Janet: I hate to mention dairy.
Steven: It’s true.
Janet: Forty-one percent, it affects colitis and IBS in people.
Steven: If you got IBS, you have 41% chance of dairy being the issue.
Janet: Wheat is 30%.
Steven: Woo-hoo. That covers most of us.
Janet: Right. You take so many things out, what are you left with eating if you’re getting rid of all the fun stuff? Really, people come in here and go, “What can I eat anymore, because it’s like everything affects me somehow, and it’s bad.”
Steven: Just eat like we did out of the garden 50 years ago and just eat lots of vegetables, fruits and grass-fed chickens, free-range chickens, their eggs. I’m sorry. I’m trying my best to put my filter on. So far it’s …
Janet: Eat like you’re a farmer.
Steven: Yeah. I’m going to put my filter on so I won’t say anything offensive.
Janet: Also, and I’m going to offend a lot of people, chocolate bothers IBS.
Steven: Janet told the waitress a while ago that I was PMS’ing. I said, “Well, give me some chocolate and I won’t have a problem,” so yeah.
Janet: See, I don’t have a problem leaving chocolate alone at all. I’m not the female in our relationship.
Steven: I had a good time at Halloween. I ate more candy than the kids did. I felt hungover like, “Oh, my God,” the next day.
Janet: It affects 27% of people with colitis and IBS is chocolate. Coffee, 23%. Now you’ve got coffee and chocolate together.
Steven: Have you ever noticed when the preacher goes from preaching to meddling?
Janet: I’m just educating.
Steven: Yeah.
Janet: Nuts, 18%.
Steven: You’re around them all day long, nuts.
Janet: You’ve got pockets in the colon and then you get a nut that settles in there, then you can get some sort of infection going.
Steven: “I’ve got the pockets in the colon, says the MRI, but I eat a handful of walnuts when I get home every day.”
Janet: Right, but they do affect your IBS … or not yours personally, but IBS and colitis. Citrus affects it by 18% of the population. Tea, another 18%. Rye, 17%.
Steven: Rye bread or rye whiskey?
Janet: Just rye. Rye generally. Anything made from rye.
Steven: Don’t mess with my buddy’s rye whiskey.
Janet: Potatoes, 15%. Barley, 13% and oats at 12%. Also, coming in for the colitis/IBS round are corn, which again gets in I’m sure the pockets. Bacon. Now we’ve taken out coffee, bacon and chocolate.
Steven: Forget it. What’s it worth?
Janet: Eggs, which I find that’s odd that eggs would affect your colon and IBS.
Steven: A lot of times people develop allergies to such things, and I tell them, “It’s not necessarily the eggs you develop allergies against. It may be the bad eggs you were eating.” That’s why it’s imperative, like critical, critical, critical that you supplement with good digestive enzymes and probiotics.
People say, “But I took a bottle of it.” Every day they die in your intestine. You have to continually take probiotics. I think it’s very important that you take them every day, and I think it’s most likely more important that you learn to ferment your food and do several spoonfuls of fermented food that’s full of trillions and trillions of probiotics. Then and only then can you have a much, much greatly increased chance of your GI tract working correctly.
Janet: Dr. Lewis, how many times have we heard that I’m having a good probiotic. We’re getting it right out of my yogurt?
Steven: They’re full of crap.
Janet: FYI.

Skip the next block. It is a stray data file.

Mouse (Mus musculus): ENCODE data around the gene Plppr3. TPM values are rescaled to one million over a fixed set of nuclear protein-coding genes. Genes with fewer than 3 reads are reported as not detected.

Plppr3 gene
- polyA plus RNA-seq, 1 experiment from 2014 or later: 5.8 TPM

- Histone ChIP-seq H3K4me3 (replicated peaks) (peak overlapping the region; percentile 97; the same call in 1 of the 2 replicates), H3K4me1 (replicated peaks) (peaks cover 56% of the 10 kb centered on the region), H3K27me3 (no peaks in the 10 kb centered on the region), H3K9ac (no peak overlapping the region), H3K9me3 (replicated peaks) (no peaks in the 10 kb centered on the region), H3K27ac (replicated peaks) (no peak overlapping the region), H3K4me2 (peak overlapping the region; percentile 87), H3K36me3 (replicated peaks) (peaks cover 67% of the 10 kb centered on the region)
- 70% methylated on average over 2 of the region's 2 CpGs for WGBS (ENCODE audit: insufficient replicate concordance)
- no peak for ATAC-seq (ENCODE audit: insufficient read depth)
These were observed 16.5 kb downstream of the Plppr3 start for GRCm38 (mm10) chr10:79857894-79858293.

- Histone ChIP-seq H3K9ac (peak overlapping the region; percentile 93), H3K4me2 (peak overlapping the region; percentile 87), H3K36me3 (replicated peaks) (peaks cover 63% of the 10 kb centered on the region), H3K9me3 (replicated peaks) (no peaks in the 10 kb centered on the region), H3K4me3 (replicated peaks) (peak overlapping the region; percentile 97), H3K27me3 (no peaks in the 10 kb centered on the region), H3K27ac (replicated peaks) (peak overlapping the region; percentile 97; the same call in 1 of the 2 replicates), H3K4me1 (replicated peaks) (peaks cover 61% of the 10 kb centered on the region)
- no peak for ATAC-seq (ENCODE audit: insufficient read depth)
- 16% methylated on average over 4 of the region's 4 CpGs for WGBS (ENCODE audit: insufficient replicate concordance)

Steven: Because constipation can be one of the symptoms or diarrhea. Most probiotics, they’ll say active cultures in it. Yeah, it does, but that’s like throwing out 16 army guys up against a million bad guys. You’ve got to have larger numbers is the point.
Janet: Yogurt has dairy in it.
Steven: Usually what? High fructose corn syrup.
Janet: Then it affects colitis and IBS, the very thing you’re trying to avoid.
Steven: I’m not a big fan of yogurt. There are some that are better than others, but I didn’t say they were good, unless you make it yourself.
People say, “What do you eat?” I said, “I ate a half an avocado for supper last night.” “Really? That’s all you ate?” “Yep. That was it.” We don’t eat that much, and I’m still ten pounds overweight. I just did that to myself here recently, stress eating. We eat out of stress, and guess where the serotonin comes from that cause us to want to overeat? It comes from our GI tract, or if you are stressed, it’s not coming from your GI tract. That’s something I created by the improper way that I ate.
I’m not like everybody else. I hear this every day, “But I eat good.” No, you don’t. You can’t. Some people eat better than others, yes, that’s true, and it’s just not complete.
There’s so much that we think is food that wasn’t food when I was growing up. If you want to help your IBS, colitis, celiac, whatever you want to call it, don’t consume hot dogs, gravies, luncheon meat, beer, mustard, ketchup, non-dairy creamer, vinegar, curry powder or seasoning, because … People say, “But it’s natural.” They can say “natural,” and it be MSG, and MSG is not good for you either. There’s so much stuff that’s hidden in what we think is food, but it’s not really food. It has calories but not nutrition.
Janet: I think it’s interesting that people have or what they think is irritable bowel syndrome. There’s a difference between IBS, which is a completely different condition that sounds very familiar, named inflammatory bowel disease.
Steven: There is a difference, yes.
Janet: Inflammatory bowel disease is an autoimmune disease that can have some very serious consequences.
Steven: That’s why I said see a GI doc. If you want it diagnosed properly, see an internist.
Janet: Irritable bowel syndrome, even though it can cause debilitating pain, is a functional bowel disorder.
Steven: Ladies, that doesn’t mean your husband’s a pain in the rear, so get off that one. I can see where they’re going with that one.